The Art of the Arc… Part 1
There’s something incredible about carving an arc, it doesn’t matter what your mode of movement is, Snowboard, Skis, Bike, Surf, Skateboard even running, whatever your choice, the feeling of the arc, the tightening curve, the lean towards the centre, the increasing force and finesse of contact with the ground and the powerful resistance that grows towards that ultimate point of hold and then release into the next movement just simply keeps us coming back for more and more.
Through out my snowboard career, I’ve always been addicted to the arc.
From the moment I stepped on a board and felt the natural track of the edge, to the power of the arc as a World Cup racer, from the first flows Off piste, to the search for the steep and deep, the power of the Arc has kept me entertained and addicted and keeps me coming back for more and more.
Having explored and adored this feeling over many disciplines over many years, I can honestly say that for me there is no finer expression of the arc than that which can be made on a snowboard.
There’s something about the clean track of that single edge, the ability to change the arc by subtle movement from the front of the board to the back through a stance that is perfectly positioned to do this.
The ability to bend, flex and balance deeper and deeper as you demand more angle to the edge and more power through your feet. The power to tilt onto and away from the edge, increasing and decreasing bite, grip, pressure and flex, not as one whole unit, but as ever changing parts of a living ride, and the ability to not only push against, but to pull, flexing the board to shape the perfect arc for the terrain and feeling you desire.
I’ve pretty much based my life and career around the art of the arc. In my early days of riding, mid 80’s, I was fascinated by the natural arc created by the simple tilt and sidecut of the board, something I’d never found to such a degree as a skier or ski racer.
In the early to mid 90’s I explored its potential through training the disciplines of Slalom and GS racing, working out the power of the movement from front foot to back foot to bend the front and rear of the board in order to change the arc shape and push power through the board.
Mid 90’s I worked on bringing these findings to Snowboard teaching. I worked on developing a gentle progression that taught the use of independent foot work, to tilt and flex the board to manipulate the 4 contact points to make it turn by design through the feet rather than the force of the upper body.
This process led to the introduction of the ‘mcnab pressure control system’ as detailed in my book ‘Go Snowboard’ and added content to the instructional progression commonly used to teach snowboarding today.
As a Professional Freerider, late 90’s to, I guess, present day, I have enjoyed exploring the journey of adapting this knowledge of technique, board design and body movement to fit it into a feeling and line that matches the terrain and outcome that I desire in terms of Speed, line and flow.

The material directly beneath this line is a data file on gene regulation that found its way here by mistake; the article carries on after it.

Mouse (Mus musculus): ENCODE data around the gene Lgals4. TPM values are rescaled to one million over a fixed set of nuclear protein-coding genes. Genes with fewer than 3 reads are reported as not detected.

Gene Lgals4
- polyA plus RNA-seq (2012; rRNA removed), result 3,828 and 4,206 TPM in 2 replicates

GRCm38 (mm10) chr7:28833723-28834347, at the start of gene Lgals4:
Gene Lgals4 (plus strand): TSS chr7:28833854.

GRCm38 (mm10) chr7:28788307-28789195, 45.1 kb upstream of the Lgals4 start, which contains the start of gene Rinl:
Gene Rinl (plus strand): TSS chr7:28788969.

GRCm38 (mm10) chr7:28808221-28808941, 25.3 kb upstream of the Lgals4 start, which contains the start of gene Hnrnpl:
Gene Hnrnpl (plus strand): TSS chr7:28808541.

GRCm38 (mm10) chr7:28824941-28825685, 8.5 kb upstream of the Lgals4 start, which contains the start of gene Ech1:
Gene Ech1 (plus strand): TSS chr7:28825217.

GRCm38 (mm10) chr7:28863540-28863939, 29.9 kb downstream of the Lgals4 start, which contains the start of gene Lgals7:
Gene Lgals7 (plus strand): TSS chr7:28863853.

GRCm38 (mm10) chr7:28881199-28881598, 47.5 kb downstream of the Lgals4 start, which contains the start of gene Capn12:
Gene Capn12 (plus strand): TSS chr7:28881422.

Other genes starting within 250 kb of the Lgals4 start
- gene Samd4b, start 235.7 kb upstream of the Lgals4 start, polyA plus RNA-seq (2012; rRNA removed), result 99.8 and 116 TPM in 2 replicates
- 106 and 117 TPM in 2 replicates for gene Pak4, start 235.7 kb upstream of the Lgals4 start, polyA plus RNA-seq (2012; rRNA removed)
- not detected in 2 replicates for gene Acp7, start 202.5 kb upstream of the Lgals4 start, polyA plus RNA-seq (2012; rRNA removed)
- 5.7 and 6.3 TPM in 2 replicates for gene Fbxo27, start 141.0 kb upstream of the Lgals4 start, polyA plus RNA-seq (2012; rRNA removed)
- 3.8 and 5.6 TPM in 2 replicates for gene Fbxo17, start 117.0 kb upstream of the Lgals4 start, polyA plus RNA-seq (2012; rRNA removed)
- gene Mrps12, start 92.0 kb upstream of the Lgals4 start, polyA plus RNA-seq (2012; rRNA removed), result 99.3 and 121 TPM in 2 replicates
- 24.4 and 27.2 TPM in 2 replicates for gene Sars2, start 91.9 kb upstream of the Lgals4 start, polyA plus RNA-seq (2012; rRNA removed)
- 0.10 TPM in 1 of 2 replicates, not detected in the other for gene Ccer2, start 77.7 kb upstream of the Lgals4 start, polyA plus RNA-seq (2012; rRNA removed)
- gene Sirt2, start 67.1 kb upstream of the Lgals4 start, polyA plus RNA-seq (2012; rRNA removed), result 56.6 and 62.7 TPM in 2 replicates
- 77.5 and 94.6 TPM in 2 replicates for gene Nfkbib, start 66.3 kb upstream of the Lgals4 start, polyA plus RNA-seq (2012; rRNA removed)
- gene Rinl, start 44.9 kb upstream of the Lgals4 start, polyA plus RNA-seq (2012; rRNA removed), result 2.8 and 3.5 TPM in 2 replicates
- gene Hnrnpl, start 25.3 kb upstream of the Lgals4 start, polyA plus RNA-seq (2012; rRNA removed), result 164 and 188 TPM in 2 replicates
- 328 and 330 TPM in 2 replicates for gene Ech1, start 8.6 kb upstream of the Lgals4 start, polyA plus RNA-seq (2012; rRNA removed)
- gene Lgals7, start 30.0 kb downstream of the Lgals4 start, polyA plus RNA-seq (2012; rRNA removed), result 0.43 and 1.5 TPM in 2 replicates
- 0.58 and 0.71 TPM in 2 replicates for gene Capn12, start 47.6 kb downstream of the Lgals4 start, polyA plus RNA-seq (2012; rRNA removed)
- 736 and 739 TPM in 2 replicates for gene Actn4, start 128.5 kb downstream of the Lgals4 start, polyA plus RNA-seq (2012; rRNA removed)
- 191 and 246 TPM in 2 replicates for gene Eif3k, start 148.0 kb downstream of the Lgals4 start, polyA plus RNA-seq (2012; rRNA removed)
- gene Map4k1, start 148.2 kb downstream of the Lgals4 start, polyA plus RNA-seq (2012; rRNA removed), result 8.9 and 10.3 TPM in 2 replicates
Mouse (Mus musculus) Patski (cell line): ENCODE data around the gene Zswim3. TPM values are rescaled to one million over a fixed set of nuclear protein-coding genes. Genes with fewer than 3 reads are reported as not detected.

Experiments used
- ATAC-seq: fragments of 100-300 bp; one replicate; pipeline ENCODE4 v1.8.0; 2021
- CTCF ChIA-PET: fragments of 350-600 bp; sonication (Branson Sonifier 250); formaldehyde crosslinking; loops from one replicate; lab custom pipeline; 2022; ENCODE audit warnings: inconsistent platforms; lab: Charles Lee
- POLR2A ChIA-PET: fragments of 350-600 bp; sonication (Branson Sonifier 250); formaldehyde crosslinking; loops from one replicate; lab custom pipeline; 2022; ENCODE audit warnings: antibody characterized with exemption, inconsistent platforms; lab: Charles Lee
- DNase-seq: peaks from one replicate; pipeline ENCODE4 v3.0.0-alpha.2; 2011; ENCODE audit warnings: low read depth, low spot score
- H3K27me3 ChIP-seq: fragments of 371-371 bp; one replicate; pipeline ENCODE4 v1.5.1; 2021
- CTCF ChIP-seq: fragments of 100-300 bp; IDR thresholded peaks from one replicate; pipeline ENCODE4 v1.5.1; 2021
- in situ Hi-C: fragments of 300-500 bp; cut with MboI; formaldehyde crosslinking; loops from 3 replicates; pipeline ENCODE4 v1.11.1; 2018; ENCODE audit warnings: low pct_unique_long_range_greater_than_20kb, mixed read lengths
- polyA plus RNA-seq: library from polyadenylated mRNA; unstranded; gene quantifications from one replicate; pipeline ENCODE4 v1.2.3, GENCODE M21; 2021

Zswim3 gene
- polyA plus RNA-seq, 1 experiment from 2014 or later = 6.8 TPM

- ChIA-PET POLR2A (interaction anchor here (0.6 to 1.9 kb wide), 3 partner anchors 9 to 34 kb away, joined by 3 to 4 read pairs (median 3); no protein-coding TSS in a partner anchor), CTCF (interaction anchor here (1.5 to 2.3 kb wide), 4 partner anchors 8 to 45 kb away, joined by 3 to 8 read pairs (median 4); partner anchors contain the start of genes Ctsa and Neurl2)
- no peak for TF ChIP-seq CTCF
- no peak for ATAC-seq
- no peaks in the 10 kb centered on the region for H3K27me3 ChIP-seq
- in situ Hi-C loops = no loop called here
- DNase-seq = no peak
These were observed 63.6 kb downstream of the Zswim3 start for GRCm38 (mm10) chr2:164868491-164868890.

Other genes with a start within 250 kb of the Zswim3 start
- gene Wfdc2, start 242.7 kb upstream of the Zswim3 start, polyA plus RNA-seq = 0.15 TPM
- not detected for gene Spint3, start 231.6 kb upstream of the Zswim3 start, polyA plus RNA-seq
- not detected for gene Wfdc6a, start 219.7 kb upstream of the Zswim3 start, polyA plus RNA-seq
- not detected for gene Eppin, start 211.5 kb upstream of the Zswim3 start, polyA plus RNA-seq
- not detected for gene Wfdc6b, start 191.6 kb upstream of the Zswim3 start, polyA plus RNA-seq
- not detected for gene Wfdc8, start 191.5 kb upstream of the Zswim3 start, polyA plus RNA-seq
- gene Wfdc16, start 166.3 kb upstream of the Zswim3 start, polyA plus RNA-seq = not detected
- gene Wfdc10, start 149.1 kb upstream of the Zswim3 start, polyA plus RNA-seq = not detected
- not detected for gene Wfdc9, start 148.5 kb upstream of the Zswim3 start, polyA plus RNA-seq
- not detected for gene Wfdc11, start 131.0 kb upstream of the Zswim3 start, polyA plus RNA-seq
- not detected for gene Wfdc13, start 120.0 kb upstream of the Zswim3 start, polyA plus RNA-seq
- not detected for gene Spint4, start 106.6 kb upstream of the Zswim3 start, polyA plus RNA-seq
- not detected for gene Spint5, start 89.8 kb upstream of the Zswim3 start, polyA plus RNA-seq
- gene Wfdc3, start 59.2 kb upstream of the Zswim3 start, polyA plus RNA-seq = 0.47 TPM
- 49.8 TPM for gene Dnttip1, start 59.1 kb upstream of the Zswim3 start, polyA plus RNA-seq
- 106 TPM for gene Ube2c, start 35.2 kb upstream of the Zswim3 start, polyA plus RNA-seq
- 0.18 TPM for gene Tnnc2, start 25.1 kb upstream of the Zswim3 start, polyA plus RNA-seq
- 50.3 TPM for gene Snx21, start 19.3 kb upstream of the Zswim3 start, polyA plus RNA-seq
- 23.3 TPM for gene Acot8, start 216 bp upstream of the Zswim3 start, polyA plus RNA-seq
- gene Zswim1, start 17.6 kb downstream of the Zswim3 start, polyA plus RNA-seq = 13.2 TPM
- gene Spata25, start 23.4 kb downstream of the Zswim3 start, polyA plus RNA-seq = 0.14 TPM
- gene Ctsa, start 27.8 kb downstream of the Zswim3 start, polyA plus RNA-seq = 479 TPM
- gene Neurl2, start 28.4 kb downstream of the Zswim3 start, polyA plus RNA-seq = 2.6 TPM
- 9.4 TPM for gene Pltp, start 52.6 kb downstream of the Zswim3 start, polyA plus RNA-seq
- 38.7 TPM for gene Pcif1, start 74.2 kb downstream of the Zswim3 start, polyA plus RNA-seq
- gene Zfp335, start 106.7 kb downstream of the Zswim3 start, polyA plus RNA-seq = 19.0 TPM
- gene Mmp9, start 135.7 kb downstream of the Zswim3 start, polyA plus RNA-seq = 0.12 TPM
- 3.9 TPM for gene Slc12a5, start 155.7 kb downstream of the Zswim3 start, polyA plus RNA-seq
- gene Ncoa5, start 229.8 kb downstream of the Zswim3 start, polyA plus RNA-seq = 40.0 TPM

There’s definitely something about the power and precision of movement that we get from the snowboard stance in an arc.
There’s a feeling of micro movements within each movement that allows for such a great feeling and accuracy in each turn that we make.
Snowboarding become more than just a ride down the mountain, it becomes Art. It becomes an extension of your feelings and your inspiration allowing you to express yourself to the best of your asbillity within the terrain that is presented beneath your feet.
The physics of the arc, starting at the front most point of contact of the edge ‘into’ and last point of contact ‘out of’, means that we are perfectly positioned to feel, control and play with balance, force, tilt, angle and flexion of the board through out every stage and incremental point of the arc, more so in snowboarding than in any other sport that I have explored, partly I guess due the fact that we can bend and tilt the board along its length to influence the shape of the arc so much.
Recently, I had the fortune to hook up with a long time friend, Snowboarder and Surfer, Matt Barr for his, wearelookingsideways’ pod cast. During our chat we skimmed over many subjects, one of which was my philosophy of simply turning my board and matching line, speed and flow to the mountains natural terrain, something that Matt had never really thought of on these terms. For me, this was something of a surprise as I imagined that everyone used these same principles and this same understanding in order to connect with and ride or surf the mountain.
As such, I thought I’d write a quick study on the art of the arc as I understand it…
We’ll start at the beginning with ‘understanding the essential elements of turning a snowboard’.
In order to turn a snowboard effectively in an arc you need to have control and an understanding of the three essential and primary elements involved in this process.
The Physics, the Technology and the Bio Mechanics.
In Part 2 next week we’ll take a look at these essential ingredients and look at how they can be used to turn the board by design rather than by force.
Check back here soon…